Today’s post is a guest blog from my good friend and colleague, Debra Wilburn. For more than two decades, Debra has facilitated student development through career advising, first at Antioch College and now as Assistant Director of Career Services at Wright State University, in Dayton, Ohio.
When I asked Debra what she’d like to write about, she knew immediately: the importance of revising your essays.
Here is Debra’s post:
I work with top-achieving students on essays for a competitive internship program. Along with a résumé, the student’s essay is circulated to hiring managers for review. This package is the first impression the students make: it either opens the door to the next step (an interview), or leads the manager to believe the student is not the right fit.
When that first door opens and they make good professional contacts, the students find other doors opening, and step by step they build interesting, rewarding careers.
It all starts with their essay.
And yet – they often complain about the work of writing it.
Specifically, they complain about my requirement for revising the essay.
They say things like:
I don’t think I need to revise it. I get As on all my papers.
Professors have never complained about my writing before.
Is this really necessary?
It looks good to me.
Me is not the audience for the essay!
After they’ve revised the essay, they say things like:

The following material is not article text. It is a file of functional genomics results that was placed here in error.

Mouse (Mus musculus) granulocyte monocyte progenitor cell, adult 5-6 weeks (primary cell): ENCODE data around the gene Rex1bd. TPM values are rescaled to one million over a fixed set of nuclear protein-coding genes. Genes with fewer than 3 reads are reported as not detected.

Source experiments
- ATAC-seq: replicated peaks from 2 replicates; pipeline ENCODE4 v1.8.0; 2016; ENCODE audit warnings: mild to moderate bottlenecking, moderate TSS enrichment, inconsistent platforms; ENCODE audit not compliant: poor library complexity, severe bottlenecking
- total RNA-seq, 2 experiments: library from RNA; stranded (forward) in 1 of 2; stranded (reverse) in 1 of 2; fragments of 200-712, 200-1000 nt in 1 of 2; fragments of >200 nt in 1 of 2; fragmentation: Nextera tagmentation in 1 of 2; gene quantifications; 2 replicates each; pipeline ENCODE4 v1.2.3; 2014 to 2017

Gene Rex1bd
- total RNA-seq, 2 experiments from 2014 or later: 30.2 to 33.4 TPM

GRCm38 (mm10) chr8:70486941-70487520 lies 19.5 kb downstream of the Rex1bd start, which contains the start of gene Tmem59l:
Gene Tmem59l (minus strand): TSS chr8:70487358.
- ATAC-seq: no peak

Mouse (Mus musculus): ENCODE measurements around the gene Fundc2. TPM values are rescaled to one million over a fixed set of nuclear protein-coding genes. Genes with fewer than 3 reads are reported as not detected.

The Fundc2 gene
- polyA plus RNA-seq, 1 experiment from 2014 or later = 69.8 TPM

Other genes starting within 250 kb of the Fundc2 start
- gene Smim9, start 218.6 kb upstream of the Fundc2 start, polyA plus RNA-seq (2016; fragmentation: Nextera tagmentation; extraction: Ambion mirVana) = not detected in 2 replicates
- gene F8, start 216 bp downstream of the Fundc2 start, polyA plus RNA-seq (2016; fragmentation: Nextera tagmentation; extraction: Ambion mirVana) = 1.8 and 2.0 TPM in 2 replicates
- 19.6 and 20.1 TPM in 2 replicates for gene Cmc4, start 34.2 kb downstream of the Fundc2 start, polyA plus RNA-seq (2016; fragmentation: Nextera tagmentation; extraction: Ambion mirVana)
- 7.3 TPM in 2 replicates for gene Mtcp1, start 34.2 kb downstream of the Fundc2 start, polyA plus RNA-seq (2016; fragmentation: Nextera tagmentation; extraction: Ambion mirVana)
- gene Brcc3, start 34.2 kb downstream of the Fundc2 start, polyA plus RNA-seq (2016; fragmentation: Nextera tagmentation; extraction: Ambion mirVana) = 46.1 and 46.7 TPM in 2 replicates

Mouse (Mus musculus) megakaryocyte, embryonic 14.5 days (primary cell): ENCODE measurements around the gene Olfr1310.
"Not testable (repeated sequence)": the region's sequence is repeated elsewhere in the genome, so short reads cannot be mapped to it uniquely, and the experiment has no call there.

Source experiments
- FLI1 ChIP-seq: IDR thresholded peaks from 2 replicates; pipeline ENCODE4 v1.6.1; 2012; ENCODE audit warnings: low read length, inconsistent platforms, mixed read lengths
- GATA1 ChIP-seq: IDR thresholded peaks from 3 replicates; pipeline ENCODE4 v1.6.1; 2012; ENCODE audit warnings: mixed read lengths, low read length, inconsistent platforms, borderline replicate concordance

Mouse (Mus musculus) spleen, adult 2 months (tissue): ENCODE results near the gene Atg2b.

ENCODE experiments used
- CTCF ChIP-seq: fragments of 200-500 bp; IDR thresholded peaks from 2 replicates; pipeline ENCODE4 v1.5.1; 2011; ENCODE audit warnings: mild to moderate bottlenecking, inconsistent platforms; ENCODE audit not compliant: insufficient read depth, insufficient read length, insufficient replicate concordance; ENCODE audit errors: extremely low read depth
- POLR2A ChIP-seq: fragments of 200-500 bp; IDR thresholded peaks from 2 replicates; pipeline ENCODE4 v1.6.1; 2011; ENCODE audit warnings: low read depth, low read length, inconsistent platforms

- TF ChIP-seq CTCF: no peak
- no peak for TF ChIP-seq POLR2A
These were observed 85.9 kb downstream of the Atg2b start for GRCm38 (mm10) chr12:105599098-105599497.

I thought I was a good writer, but now I know there’s always room for improvement.
I wish someone had challenged me like this before.
Thank you for pushing me.
These top-achieving students do not bring me solid and winning essays on the first go-round. They get there by doing the work of revising.
An experienced reader can tell when revisions have been made in a written essay. Revising makes for a better quality piece of writing, but what may be more important is how evidence of revision speaks to the quality of the writer’s character: taking pride in what they produce and having conviction about the importance of their story. Even more significant is how evidence of revision lets the reader know that the writer truly values the opportunity that is in front of them and has worked hard to make a meaningful connection.
If you really want the opportunity, then do the work of revising the essay. Remember what my students say: Thank you for pushing me.
– Debra Wilburn has assisted her own and other students applying to and fulfilling internships, co-ops, study abroad, and career positions in New York; Washington, D.C; Boston; Los Angeles; San Diego; Miami; Atlanta; Cork, Ireland; London, England; Paris, France; Sydney, Australia; Greece, and other destinations. Prior to working at public institution Wright State, Debra was a faculty member in the co-op department at Antioch College, a private, liberal arts college in Yellow Springs, Ohio. Since 1998, she has been a campus liaison to the Disney College Program and The Washington Center for Internships and Academic Seminars. She is the parent of a National Merit Finalist and founder of FilmDayton. Debra earned her B.A. from Cornell University, and her M.A. from Wright State University.